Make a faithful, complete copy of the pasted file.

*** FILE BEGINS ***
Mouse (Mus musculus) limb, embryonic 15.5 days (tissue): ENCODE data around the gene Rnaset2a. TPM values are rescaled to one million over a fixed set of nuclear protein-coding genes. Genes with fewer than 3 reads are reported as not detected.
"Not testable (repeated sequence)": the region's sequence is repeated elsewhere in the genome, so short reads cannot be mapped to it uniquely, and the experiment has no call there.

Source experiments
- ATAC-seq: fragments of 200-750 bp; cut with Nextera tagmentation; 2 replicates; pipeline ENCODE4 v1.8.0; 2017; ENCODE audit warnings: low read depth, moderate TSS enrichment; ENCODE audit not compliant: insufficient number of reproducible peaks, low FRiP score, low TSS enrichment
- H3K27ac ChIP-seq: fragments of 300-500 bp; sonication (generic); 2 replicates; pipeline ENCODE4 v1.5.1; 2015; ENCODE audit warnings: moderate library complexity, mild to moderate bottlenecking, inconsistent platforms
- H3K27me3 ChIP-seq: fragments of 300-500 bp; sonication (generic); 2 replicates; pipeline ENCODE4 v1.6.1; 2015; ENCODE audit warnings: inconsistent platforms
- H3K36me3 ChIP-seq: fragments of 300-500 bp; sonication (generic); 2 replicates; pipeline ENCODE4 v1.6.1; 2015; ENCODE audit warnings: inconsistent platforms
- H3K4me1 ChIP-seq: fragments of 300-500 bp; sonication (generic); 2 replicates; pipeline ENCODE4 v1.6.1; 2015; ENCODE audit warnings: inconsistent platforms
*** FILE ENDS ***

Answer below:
Mouse (Mus musculus) limb, embryonic 15.5 days (tissue): ENCODE data around the gene Rnaset2a. TPM values are rescaled to one million over a fixed set of nuclear protein-coding genes. Genes with fewer than 3 reads are reported as not detected.
"Not testable (repeated sequence)": the region's sequence is repeated elsewhere in the genome, so short reads cannot be mapped to it uniquely, and the experiment has no call there.

Source experiments
- ATAC-seq: fragments of 200-750 bp; cut with Nextera tagmentation; 2 replicates; pipeline ENCODE4 v1.8.0; 2017; ENCODE audit warnings: low read depth, moderate TSS enrichment; ENCODE audit not compliant: insufficient number of reproducible peaks, low FRiP score, low TSS enrichment
- H3K27ac ChIP-seq: fragments of 300-500 bp; sonication (generic); 2 replicates; pipeline ENCODE4 v1.5.1; 2015; ENCODE audit warnings: moderate library complexity, mild to moderate bottlenecking, inconsistent platforms
- H3K27me3 ChIP-seq: fragments of 300-500 bp; sonication (generic); 2 replicates; pipeline ENCODE4 v1.6.1; 2015; ENCODE audit warnings: inconsistent platforms
- H3K36me3 ChIP-seq: fragments of 300-500 bp; sonication (generic); 2 replicates; pipeline ENCODE4 v1.6.1; 2015; ENCODE audit warnings: inconsistent platforms
- H3K4me1 ChIP-seq: fragments of 300-500 bp; sonication (generic); 2 replicates; pipeline ENCODE4 v1.6.1; 2015; ENCODE audit warnings: inconsistent platforms